First of all I know this is a strange one.

We have a server room which is small and a few servers in there. We have an AIR CON in there but we also have a ventilation duct which is a follows:

9 Meter Length x 600mm x 200mm

I would like to know which fan would be best for ducting. I have been told that a centrifugal blower would be good but I am not sure.

Please note this is a DIY job the idea is just to get rid of the hot air from the servers to outs side.

  • Best in what way? Lowest operating cost, most effective at removing hot air, etc. – Tester101 Nov 12 '12 at 20:19
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    This is a border line question that may be more appropriate for Server Fault due to the context. (Note, this isn't a suggestion to cross post, if it needs to be moved, we'll migrate it.) – BMitch Nov 12 '12 at 20:23
  • @Tester101 Both, but if I had to choose. Lower operating cost as it will be only more than the air con. – Arthor Nov 12 '12 at 20:23
  • @BMitch I would rather not. The question is about the fans types. Server fault do not know this because they use professional HAVC systems. – Arthor Nov 12 '12 at 20:24
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    I agree with @Arthor, this is more relevant here. I've designed whole data centers and I have no idea. – GdD Nov 12 '12 at 20:34

Is this a datacenter (raised flooring, proper precision air conditioning, fire suppression, etc.), or a server room (tiny space with heat producing machines that happens to have its own AC unit or duct leg)?

If you're talking about a small server room all you want is a fan that moves the volume of air you need to move through the length of duct work you need to go through, and preferably does it quietly enough not to annoy anyone.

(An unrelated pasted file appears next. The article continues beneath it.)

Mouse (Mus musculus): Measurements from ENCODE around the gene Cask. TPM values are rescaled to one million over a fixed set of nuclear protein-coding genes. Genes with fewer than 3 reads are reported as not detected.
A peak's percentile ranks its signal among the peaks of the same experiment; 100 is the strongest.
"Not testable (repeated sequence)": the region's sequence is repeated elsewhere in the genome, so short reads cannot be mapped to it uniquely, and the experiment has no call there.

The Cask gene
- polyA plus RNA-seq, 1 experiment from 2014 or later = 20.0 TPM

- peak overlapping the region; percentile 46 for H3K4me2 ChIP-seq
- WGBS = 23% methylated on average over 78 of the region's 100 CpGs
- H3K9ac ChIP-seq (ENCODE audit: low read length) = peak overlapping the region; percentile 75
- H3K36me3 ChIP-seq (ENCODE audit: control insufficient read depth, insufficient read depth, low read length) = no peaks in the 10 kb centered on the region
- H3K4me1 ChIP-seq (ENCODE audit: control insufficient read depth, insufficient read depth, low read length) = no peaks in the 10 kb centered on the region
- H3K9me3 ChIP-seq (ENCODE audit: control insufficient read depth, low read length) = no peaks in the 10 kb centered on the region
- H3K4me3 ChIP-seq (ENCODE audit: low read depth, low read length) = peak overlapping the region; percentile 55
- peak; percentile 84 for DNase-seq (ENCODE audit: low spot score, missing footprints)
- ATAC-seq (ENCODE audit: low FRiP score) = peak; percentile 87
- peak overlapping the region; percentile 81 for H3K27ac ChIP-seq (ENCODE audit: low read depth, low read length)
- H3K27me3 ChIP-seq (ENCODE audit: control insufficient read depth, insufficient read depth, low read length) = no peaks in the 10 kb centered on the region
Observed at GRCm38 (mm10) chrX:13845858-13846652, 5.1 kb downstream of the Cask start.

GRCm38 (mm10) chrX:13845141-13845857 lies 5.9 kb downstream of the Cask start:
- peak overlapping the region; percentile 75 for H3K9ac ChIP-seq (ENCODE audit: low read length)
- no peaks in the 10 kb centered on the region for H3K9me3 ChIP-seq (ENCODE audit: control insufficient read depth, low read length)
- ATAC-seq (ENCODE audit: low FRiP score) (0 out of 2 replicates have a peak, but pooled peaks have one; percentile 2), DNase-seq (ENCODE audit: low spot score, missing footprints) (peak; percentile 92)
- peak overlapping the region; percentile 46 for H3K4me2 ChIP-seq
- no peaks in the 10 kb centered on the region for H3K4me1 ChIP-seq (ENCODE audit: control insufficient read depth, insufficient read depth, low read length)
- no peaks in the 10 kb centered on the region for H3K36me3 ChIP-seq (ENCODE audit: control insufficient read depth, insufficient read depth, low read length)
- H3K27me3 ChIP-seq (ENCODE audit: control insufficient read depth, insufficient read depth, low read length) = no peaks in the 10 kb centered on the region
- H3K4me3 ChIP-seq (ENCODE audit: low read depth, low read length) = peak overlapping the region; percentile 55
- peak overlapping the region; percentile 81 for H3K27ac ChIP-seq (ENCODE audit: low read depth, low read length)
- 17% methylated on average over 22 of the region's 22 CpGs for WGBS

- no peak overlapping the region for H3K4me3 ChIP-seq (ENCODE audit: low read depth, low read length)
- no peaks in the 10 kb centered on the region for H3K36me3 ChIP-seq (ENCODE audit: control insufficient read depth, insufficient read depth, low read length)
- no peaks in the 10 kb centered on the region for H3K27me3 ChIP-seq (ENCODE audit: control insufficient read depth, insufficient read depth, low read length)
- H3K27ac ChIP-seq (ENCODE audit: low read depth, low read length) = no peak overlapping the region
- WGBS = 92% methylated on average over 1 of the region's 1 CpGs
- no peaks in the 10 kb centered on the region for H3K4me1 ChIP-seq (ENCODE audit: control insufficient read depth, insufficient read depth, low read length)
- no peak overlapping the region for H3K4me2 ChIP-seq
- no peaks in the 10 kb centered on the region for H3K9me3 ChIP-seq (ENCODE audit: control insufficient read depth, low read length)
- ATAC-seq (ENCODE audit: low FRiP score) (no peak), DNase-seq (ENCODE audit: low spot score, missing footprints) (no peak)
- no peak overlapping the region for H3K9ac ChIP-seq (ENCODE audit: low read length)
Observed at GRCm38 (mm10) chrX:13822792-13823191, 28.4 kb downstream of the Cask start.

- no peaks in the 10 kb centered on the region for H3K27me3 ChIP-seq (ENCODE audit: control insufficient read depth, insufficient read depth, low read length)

As a general rule direct exhaust (or short straight duct runs) can use either type of fan, but for longer ducts, curved/bent ducts, or anything else that's going to increase resistance to airflow you want the extra force centrifugal fans generate.

Also as some folks mentioned in the comments, make sure you're pulling out hot air and not messing up your airflow -- cool air should be blowing in to the front of the servers, and the exhaust system should be pulling hot air from behind them.
A draft detector (or a cigarette if you're so inclined) can be useful in making sure air is going where you want it to (test with your AC on and off).

If you're talking about a real datacenter with raised floors and precision air conditioning you I beg you not to do this (or at least don't DIY) -- Proper datacenters are usually sealed environments, and adding exhaust systems to blow off hot air has lots of fire suppression and climate control implications.

Codes vary, but most datacenters use clean agent flooding for fire suppression, so exhaust systems have to have integration with the fire alarms (usually electro-mechanical or magnetic drop-dampers). That integration is a job for a licensed and insured HVAC contractor, because if something goes wrong your insurance company is going to want to sue somebody and you don't want it to be you :)

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    Although it does sound like this is for a "server room", the datacenter information cannot be stressed enough. – ND Geek Nov 16 '12 at 16:11

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